Care from family physicians reported by pregnant women in the United States

Katy B. Kozhimannil, Patricia Fontaine

Research output: Contribution to journalArticlepeer-review

24 Scopus citations


Purpose We describe the proportion of family physicians providing care of any sort to pregnant women in the United States from 2000 to 2009. Methods We used a repeat, cross-sectional design with data from the nationally representative Integrated Health Interview Series (2000-2009) for respondents who reported being pregnant at the time of the survey (N = 3,204). Using multivariate logistic regression, we modeled changes over time in pregnant women's reports of care from family physicians. We used interaction terms to test for regional differences in trends. Results Approximately one-third of pregnant women reported having seen or talked to a family physician for medical care during the prior year, a percentage that remained stable for the period of 2000 to 2009 (adjusted odds ratio for annual change = 1.006). Most pregnant women reported care from multiple types of clinicians, including family physicians, obstetrician-gynecologists, midwives, nurse practitioners, and physician assistants. There were regional differences in trends in family physician care; pregnant women in the North Central United States increasingly reported care from family physicians, whereas women in the South reported a decline (6.7% annual increase vs 4.7% annual decrease, P ≥.001). Conclusions Trends in family medicine care for pregnant women have remained steady for the nation as a whole, but they differ by region of the United States. Most pregnant women reported care from multiple clinicians, highlighting the importance of care coordination for this patient population.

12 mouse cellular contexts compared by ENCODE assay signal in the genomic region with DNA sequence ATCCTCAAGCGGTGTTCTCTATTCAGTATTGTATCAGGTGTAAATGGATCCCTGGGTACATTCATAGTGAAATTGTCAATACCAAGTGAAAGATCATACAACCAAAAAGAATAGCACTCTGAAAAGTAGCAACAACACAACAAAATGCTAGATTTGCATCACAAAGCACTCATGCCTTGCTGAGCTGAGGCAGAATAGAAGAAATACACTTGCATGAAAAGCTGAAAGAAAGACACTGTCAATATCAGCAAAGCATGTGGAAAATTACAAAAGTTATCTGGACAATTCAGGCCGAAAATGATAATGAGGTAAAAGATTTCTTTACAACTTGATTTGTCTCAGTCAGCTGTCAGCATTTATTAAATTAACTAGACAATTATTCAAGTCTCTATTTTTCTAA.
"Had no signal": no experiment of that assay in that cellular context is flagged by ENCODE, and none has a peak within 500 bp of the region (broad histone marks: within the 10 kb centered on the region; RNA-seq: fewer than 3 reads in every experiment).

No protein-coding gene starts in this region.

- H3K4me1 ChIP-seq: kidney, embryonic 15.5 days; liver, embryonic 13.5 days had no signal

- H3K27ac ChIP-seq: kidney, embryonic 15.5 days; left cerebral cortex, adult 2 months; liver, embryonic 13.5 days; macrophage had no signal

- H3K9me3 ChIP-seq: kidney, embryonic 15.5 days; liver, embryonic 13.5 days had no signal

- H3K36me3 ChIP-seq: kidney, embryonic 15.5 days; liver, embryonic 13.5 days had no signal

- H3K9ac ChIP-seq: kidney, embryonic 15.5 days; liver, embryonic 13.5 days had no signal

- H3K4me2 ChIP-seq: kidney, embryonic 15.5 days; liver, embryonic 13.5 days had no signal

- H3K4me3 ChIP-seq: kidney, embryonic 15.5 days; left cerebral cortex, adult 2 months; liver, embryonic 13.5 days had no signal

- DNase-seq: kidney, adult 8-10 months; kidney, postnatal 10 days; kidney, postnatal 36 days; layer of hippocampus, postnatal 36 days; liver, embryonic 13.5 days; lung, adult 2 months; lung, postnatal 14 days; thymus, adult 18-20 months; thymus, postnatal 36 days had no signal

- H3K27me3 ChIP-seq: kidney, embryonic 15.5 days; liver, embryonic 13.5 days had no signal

Original languageEnglish (US)
Pages (from-to)350-354
Number of pages5
JournalAnnals of family medicine
Issue number4
StatePublished - 2013

Bibliographical note

Funding Information:
Funding support: Dr Kozhimannil's work in this project was supported by the Building Interdisciplinary Research Careers in Women's Health Grant (# K12HD055887 ) from the Eunice Kennedy Shriver National Institutes of Child Health and Human Development (NICHD), the Office of Research on Women's Health, and the National Institute on Aging, National Institutes of Health (NIH), administered by the University of Minnesota Deborah E. Powell Center for Women's Health.


  • Family practice
  • Maternal health services
  • Pregnancy
  • Primary health care
  • Women's health services


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